Residents believe that the greenway is being downgraded in favor of widening the road because adjoining neighborhoods, which are more populous and politically powerful, want to divert traffic from their streets. They note that the Columbia Street area already has 14 lanes of moving traffic. The Department of Transportation did not respond to numerous requests for comment.

    Community Board 6, which stretches from the Red Hook and Columbia Street waterfront to Park Slope, approved the road reconstruction project. According to Craig Hammerman, the district manager, the roadwork was originally proposed 15 years ago to reduce the impact on the neighborhood of trucks going off the approved routes. "If we design the truck route properly, then we won't need to rely on enforcement down the line," he said. The project has since taken on two other elements - infrastructure work for the Third Water Tunnel and incorporating the Brooklyn Waterfront Trail. In the negotiations over the project, the

    Department of Transportation agreed to turn over for a park a 100-foot site originally intended to divert trucks. "We believe the agency has gone as far as we can get them to go," Hammerman said.

    Bicycle advocates credit the Department of Transportation with becoming more bicycle friendly in recent years. The agency has added 200 miles of bike lanes as well as bicycle crossings on all four East River bridges, one factor contributing to doubling of the number of people riding bicycles in the city over the past 20 years. But they say it has been less receptive to off-street greenways or even physically separated lanes, giving first priority to moving vehicular traffic through the city.

    One example is on First and Second Avenues in Manhattan, where there are high volumes of traffic. The city chose not to put in a physically separated bike lane, "letting people fend for themselves in traffic," said Noah Budnick, projects director at the advocacy group Transportation Alternatives. "In the Columbia Street area where you have a community that very much supports building the off-street path, it's harder to understand why the city and the Department of Transportation don't want to choose the safe alternative," he said.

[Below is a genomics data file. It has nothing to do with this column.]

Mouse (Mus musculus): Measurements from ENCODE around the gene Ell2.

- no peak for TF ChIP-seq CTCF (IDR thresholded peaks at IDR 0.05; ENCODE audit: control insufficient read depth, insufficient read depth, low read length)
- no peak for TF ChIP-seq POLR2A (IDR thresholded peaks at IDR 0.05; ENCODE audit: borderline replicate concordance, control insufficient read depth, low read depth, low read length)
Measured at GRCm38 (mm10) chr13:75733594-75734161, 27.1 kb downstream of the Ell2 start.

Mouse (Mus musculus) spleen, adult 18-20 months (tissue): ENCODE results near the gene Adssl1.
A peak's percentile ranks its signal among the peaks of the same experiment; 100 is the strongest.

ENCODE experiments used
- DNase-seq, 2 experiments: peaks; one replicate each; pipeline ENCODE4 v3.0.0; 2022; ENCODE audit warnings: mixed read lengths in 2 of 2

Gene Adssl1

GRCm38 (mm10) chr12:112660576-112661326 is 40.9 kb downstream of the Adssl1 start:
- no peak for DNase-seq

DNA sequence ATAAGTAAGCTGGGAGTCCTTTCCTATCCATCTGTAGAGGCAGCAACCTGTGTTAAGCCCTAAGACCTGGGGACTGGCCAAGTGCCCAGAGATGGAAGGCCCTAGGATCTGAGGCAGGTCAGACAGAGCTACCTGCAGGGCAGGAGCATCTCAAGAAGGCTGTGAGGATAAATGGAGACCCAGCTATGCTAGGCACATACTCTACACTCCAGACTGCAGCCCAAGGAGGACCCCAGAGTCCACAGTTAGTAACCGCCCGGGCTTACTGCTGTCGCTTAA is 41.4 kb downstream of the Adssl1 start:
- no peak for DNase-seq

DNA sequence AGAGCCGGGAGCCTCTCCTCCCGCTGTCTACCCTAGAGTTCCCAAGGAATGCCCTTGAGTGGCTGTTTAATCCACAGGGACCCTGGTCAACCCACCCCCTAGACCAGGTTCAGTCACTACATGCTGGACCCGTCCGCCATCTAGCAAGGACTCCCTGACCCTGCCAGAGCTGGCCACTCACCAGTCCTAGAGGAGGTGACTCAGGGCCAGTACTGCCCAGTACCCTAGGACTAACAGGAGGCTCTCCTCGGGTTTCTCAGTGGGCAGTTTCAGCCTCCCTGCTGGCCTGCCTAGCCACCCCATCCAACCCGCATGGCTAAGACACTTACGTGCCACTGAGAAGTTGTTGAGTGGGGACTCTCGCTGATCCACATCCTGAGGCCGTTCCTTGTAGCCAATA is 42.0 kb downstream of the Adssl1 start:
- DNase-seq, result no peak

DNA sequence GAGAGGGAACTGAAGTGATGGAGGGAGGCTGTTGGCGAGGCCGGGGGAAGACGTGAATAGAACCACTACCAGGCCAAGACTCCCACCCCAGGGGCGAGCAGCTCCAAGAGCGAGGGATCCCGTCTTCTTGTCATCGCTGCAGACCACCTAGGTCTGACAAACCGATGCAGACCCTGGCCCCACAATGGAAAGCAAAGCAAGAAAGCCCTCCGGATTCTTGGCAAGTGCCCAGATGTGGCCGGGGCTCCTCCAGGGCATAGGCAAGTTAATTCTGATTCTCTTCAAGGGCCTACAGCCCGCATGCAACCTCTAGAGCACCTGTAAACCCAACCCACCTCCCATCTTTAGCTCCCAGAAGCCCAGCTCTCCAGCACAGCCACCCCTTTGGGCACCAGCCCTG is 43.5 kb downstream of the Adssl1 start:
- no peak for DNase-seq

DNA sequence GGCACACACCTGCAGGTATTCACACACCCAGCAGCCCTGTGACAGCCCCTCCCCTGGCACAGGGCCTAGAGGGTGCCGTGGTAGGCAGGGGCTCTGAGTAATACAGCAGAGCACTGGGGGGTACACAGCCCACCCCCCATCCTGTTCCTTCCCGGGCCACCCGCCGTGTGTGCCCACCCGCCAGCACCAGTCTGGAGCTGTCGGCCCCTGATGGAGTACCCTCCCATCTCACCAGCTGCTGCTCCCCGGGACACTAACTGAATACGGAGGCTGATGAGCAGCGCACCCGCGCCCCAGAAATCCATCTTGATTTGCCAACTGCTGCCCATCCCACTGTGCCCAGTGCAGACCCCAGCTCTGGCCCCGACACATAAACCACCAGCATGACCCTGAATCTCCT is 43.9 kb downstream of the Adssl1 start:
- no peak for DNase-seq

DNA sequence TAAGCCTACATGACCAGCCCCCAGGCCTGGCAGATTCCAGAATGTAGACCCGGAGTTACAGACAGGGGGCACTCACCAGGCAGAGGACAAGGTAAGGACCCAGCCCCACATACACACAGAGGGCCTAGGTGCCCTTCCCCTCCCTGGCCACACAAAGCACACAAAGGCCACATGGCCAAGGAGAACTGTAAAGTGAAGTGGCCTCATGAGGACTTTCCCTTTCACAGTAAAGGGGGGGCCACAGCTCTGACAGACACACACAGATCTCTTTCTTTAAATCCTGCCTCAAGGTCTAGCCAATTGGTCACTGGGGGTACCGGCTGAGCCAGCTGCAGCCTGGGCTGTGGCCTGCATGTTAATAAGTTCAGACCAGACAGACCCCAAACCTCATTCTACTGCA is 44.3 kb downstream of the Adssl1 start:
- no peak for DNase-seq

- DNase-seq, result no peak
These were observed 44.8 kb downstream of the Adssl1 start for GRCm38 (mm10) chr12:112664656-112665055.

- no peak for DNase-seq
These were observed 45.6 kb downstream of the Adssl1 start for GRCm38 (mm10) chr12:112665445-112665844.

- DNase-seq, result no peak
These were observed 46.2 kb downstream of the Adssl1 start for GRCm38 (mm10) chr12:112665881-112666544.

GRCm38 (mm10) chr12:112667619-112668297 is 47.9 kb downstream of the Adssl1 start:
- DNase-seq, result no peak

Dave Lutz, a neighborhood resident and member of the Brooklyn Waterfront Greenway Taskforce, an advocacy group, said that Van Brunt Street isn't the only place the city is putting a greenway along the road where there is space for it to go through a landscaped corridor. Lutz, who is also the director of the Neighborhood Open Space Coalition and one of the creators of the city's greenway plan, said, "As we paint those stripes on our streets and put greenway signs on those streets, we water down the term of what a greenway is. A greenway is a separate trail for pedestrians and bicyclists buffered by greenery."

    The Overall Path

    Because the land along the Brooklyn waterfront is controlled by so many different entities - including city agencies, the Port Authority, the Brooklyn Navy Yard, and numerous private companies - piecing together a greenway promises to be a complicated and politically charged process.

    The goal of greenway advocates is a 30-foot-wide, 14-mile-long landscaped off-street path along the waterfront. Such a trail would provide greenery and recreation for many neighborhoods that have very little public open space, as well as access to the borough's far-flung beaches and parks and its diverse neighborhoods. "It is as much a park space that you move through as a transportation corridor," said Robert Pirani, director of Environmental Programs at the Regional Plan Association, an independent planning group for the tri-state area.